Minke whale
(Balaenoptera acutorostrata)

Classification and names
Sea mammal; order: Cetacea (whales); suborder: Mysticetti (Baleen whales); family: Balaenopteridae (rorquals)
English: Minke Whale, Little Piked Whale; Pike Whale; Little Finner; Lesser Finback; Pikehead; Sharpheaded Finner; Lesser Rorqual. The ordinary name (Minke Whale) comes from Norwegian 'Minkehval'.
In French/Franšais: petit rorqual
In Spanish/Espa˝ol: Rorcual común
In German/Deutsch: : Zwergwal
In Dutch/Nederlands: Dwergvinvis

Description
The Minke whale is the smallest whale. He has a slender, streamlined body with a small, narrow three-cornered head and pointed flippers in a form of paddles. A single ridge runs along the rostrum in front of the blow holes. There are two blow holes, just like the other whales, and a straight corner of the mouth. The dorsal fin is sickle-shaped and quite long. It is situated at about two thirds of the back. There are 50-70 throat grooves and between 460-720 baleen plates, the longest of which is 30 cm. The front baleen plates are lighter and the back ones are darker.
Colour: dark grey with lighter grey up to white on the underside and the throat. Each paddle-like flipper has usually a bright white band which is by the way not present at the Antarctic subspecies Balaenoptera acutorostrata bonaerensis.
Length: Males up to 9,8 m; females up to 10,7 m; newly born: 2,4 - 2,8 m.
Weight: Adult Minke whales: 8.000 - 13.500 kg; newly born: 350 kg.

Distribution
Minke whales appear in all the oceans in the world but they can be usually found in colder waters. Although this species lives in oceans, it can also come close to the coast.
Migration: this species probably does not migrate when it is not necessary; minke whales follow their food. Some populations are migratory, both southern and northern populations spend “winter” in tropical waters.

Habitat
This species can be found close to the coast as well as far from it, in tropical as well as in polar waters.

Food
Both at the northern and southern hemisphere, krill is their main food. The only difference is that the Minke whales from the north, also eat fish and squid.

Behaviour & Reproduction
Social behaviour: Minke whales live alone or in small groups. Bigger groups appear in places where there is a lot of food.
Sounds: sounds of clicking, growling, pulsing. Example
Mobility: Some Minke whales are curious. They can swim beside a vessel for quite a distance. From time to time they present some of their acrobatic skills. They can stay under water like this for twenty minutes. Their maximum speed is 30 knots.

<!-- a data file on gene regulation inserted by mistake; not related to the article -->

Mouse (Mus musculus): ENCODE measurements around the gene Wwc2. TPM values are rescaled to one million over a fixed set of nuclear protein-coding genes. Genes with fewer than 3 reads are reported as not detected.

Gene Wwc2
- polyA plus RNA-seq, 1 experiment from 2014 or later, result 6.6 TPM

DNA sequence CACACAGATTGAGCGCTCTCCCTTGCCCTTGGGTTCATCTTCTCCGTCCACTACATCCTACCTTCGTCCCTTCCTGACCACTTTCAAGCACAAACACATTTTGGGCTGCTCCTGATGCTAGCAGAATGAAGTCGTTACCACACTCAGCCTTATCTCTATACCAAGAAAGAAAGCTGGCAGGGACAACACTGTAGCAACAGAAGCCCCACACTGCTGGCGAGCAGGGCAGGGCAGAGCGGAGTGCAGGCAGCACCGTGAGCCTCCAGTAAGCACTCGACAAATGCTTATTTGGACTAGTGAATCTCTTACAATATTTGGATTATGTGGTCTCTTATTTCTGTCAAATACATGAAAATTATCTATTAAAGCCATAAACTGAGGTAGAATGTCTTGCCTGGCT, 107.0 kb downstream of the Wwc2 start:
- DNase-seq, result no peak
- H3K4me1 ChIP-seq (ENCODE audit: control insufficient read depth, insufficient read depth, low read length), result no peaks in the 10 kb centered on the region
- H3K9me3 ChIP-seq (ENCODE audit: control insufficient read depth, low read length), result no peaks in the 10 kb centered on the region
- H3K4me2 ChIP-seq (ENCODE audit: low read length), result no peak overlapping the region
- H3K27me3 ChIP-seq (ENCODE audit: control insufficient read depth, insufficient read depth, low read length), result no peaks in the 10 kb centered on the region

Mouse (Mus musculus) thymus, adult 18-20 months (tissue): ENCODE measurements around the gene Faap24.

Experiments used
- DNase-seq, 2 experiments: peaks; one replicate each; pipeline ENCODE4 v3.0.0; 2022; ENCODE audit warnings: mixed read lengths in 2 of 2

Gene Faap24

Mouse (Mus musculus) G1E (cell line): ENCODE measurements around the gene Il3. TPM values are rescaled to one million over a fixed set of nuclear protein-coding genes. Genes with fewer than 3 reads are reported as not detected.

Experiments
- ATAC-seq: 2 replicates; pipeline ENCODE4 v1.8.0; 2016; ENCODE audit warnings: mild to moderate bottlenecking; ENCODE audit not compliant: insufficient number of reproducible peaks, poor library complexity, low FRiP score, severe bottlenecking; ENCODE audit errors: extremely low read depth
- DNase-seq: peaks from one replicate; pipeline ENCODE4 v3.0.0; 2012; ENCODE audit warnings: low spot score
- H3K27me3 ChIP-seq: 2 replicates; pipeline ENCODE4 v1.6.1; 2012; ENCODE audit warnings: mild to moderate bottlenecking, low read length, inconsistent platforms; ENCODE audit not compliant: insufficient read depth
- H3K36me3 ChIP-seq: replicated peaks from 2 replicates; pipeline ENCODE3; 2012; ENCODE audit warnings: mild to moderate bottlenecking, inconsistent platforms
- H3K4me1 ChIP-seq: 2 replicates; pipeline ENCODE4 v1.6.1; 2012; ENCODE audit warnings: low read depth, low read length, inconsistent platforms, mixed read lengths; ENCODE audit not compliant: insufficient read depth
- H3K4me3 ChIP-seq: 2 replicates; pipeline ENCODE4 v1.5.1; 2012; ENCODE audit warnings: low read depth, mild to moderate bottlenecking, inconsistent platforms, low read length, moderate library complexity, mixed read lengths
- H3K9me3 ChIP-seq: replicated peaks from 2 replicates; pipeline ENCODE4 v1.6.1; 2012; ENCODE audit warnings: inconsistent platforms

Specifics: they can spout up to 3 meter high
Maturity: males at the age of 6; females when they are 7.
Reproduction period: pregnancy lasts 10 months
Nursing period: 4-5 months
Life span: almost 60 years.

Threats
All threats come from man. Despite the IWC-treaty from 1986 in which a stop was put to all hunting activities for trade, hunting is still a big wrongdoer. Hunting for scientific aims was still allowed and this was the reason for Japan and Norway to ask permission for it. In spite of this special permission it seems that a big amount of meat coming from the Minke whales is still offered for sale at the market. Only between 1990 and 2000 about 4289 Minke whales ended up at the shore of Japan. Norway caught 3172 Minke whales in the period between 1993 and 2000. The meat of Minke whales which are caught as “incidental catch” (entangled in nets and suffocated) is sold at the market in Japan as well as in Korea.
The other threats to this species are collisions with ships, pollution (both chemical en via noise nuisance) and deterioration of the surrounding due to the development of the coast.

Protection
Protected since 1986.
At the IUCN Minke whales are classified as "Lower Risk": they are not dependent on a protected area but there is a risk that they might became a vulnerable species.
Apart from that they are stated in Appendix I of the Convention on International Trade in Endangered Species of Wild Fauna and Flora (CITES), and at the EU Habitat Directive, Annex IV.

Numbers
It is estimated that there are still 610.000 - 1.284.000 Minke whales.

Sources & further reading:
www.cetacea.org
www.wdcs.org
http://animaldiversity.ummz.umich.edu (Michigan State University)
http://quin.unep-wcmc.org (info on protection status)
The Magna Illustrated guide to Mammals of Britain and Europe
Commission of the European Communities, “Environment and quality of life”, 1981
M. WŘrtz and N. Repetto, "Walvissen & Dolfijnen"
De Vleet. EcoMare, Texel.